[0014] The term "inedible egg product" as used herein broadly refers to any and all types of inedible eggs which are classified as unsafe for human consumption and to which a denaturant dye has been added in conformance with USDA requirements, codified at .sctn.1039 of the Egg Products Inspection Act, U.S. Code Title 21, Chapter 15. The inedible egg product which is suitable for use with the present organic fertilizer composition can be obtained by the following method. Eggs already classified as inedible or those destined to be classified as inedible are obtained, their shells are broken, and a denaturant dye is added to clearly indicate that the egg product is not meant for human consumption. Any denaturant dye suitable in the industry and acceptable to the USDA, which is known not to affect the nutritional value of the egg, can be used. Next, the egg shells are removed from the liquid egg product by centrifugation or any other method suitable for removing egg shell debris from the liquid egg product.

[0015] The liquid inedible egg product is then held in refrigerated storage tanks at or below about 45.degree. F. until it can be pasteurized. The term "pasteurization" means the process of subjecting egg products to heat or other treatments to destroy harmful viable micro-organisms. Preferably, the liquid egg product is pasteurized using heat in a pasteurization unit. After the liquid egg product is delivered to the pasteurization unit, the unit heats the inedible liquid egg to abut 140.degree. F. and holds it at that temperature for a minimum of about 4.5 minutes to kill all pathogens and other spoilage-inducing organisms.

[0016] After pasteurization, the liquid inedible egg product may be dried to produce a powder. If the inedible egg product is to be dried, it must be dried immediately or remain refrigerated until dried. Preferably, the dried inedible egg product is prepared by spray drying, but it may also be dried according to any method known in the art. If prepared by spray drying, an anti-caking agent should be added to the inedible egg product to prevent the formation of hard lumps during storage. The dried inedible egg product preferably contains from about 2 to about 5 percent moisture and should be stored in water-tight or air-tight containers for sale and storage. If the inedible egg product is to remain in liquid form, it should be kept under refrigeration until it is packaged in water-tight or air-tight containers, and it must be refrigerated during any storage periods thereafter.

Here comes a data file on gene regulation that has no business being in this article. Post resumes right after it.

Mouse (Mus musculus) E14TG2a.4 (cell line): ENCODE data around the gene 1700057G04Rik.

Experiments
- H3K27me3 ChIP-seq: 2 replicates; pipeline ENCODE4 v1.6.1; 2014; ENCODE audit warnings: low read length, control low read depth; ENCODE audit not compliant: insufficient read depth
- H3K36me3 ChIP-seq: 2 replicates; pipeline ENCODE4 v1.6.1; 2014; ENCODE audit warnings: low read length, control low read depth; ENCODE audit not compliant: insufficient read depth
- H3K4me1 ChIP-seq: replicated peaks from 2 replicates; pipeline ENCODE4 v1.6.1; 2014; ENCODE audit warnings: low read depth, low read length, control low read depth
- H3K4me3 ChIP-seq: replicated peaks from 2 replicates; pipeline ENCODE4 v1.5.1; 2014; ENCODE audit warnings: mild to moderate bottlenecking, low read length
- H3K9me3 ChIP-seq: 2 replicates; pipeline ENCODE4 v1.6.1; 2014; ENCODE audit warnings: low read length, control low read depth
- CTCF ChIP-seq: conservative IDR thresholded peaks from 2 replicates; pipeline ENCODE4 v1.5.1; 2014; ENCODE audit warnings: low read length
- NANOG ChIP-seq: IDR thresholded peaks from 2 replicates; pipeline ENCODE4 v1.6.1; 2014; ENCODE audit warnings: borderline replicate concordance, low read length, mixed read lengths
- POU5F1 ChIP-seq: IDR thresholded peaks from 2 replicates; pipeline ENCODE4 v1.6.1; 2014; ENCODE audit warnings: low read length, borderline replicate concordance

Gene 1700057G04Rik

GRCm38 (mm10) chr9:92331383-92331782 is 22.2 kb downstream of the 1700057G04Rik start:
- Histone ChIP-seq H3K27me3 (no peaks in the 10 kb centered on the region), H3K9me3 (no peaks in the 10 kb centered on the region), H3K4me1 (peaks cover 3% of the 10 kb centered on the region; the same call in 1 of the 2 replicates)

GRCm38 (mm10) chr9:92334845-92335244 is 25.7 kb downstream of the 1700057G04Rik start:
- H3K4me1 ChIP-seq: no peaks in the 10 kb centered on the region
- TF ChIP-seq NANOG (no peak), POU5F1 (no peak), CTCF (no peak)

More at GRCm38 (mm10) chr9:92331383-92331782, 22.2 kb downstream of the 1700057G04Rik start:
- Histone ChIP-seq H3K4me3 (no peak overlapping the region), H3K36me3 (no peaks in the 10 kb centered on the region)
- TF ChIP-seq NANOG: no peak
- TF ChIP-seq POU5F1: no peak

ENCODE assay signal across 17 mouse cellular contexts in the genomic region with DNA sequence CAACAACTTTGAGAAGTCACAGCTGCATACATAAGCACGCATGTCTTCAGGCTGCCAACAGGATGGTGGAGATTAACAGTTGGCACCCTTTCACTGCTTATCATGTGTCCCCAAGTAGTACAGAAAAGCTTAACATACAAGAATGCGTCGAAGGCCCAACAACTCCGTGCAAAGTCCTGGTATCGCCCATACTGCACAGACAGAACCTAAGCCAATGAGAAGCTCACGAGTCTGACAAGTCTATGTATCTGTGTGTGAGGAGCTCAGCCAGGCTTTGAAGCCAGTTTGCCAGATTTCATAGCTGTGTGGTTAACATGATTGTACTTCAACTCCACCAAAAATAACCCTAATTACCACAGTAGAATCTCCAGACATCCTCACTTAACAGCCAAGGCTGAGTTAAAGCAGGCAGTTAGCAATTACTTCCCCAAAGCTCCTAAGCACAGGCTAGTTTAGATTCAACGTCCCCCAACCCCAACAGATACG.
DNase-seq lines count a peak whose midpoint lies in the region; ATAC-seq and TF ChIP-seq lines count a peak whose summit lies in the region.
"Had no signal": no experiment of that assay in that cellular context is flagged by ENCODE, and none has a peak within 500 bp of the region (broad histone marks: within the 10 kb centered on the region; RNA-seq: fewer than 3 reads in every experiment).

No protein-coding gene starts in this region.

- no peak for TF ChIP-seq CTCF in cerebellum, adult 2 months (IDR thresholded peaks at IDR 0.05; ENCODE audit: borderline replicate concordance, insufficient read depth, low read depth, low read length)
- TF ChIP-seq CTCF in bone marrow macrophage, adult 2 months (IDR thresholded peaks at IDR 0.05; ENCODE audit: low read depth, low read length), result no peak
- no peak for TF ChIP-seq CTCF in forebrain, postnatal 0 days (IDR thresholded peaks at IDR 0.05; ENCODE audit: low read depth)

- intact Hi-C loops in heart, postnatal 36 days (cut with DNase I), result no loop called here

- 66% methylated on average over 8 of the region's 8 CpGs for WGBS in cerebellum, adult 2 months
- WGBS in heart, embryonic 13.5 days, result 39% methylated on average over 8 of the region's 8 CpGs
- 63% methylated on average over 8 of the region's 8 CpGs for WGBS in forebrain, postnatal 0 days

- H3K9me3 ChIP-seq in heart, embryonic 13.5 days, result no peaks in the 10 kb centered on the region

[0017] One aspect of the current invention is an organic fertilizer composition comprising inedible egg product in an amount ranging from about 1% to about 100% by weight, and more preferably from about 70% to about 100% by weight, based on the total weight of the organic fertilizer composition. Optionally, the organic fertilizer composition may further comprise any additional components known in the art as being suitable for fertilizer compositions, in an amount ranging from about 1% to about 30% by weight, based on the total weight of the organic fertilizer composition. Examples of additional components include, but are not limited to, proteins, lipids, carbohydrates, and micronutrients including trace elements or minerals that are consistent with organic fertilizer compositions. In particular, the organic fertilizer composition may further comprise additional components selected from the group consisting of phosphorus and potassium compounds, or any combination thereof, in a naturally occurring chemical form. Additional components which may be added to the organic fertilizer composition, except for USDA-approved components, must be in a naturally occurring form in order for the composition to qualify as an organic fertilizer.

[0018] In some instances, additional components may be added to the fertilizer composition which are not in a naturally occurring chemical form. Although the addition of some synthetic components may prevent the fertilizer composition from being classified as "organic," the addition of these synthetic components in no way diminishes the effectiveness of the fertilizer composition. Furthermore, the current fertilizer composition could use edible egg product rather than inedible egg product, as either type of egg product is expected to have comparable nutritional value and effectiveness as a fertilizer.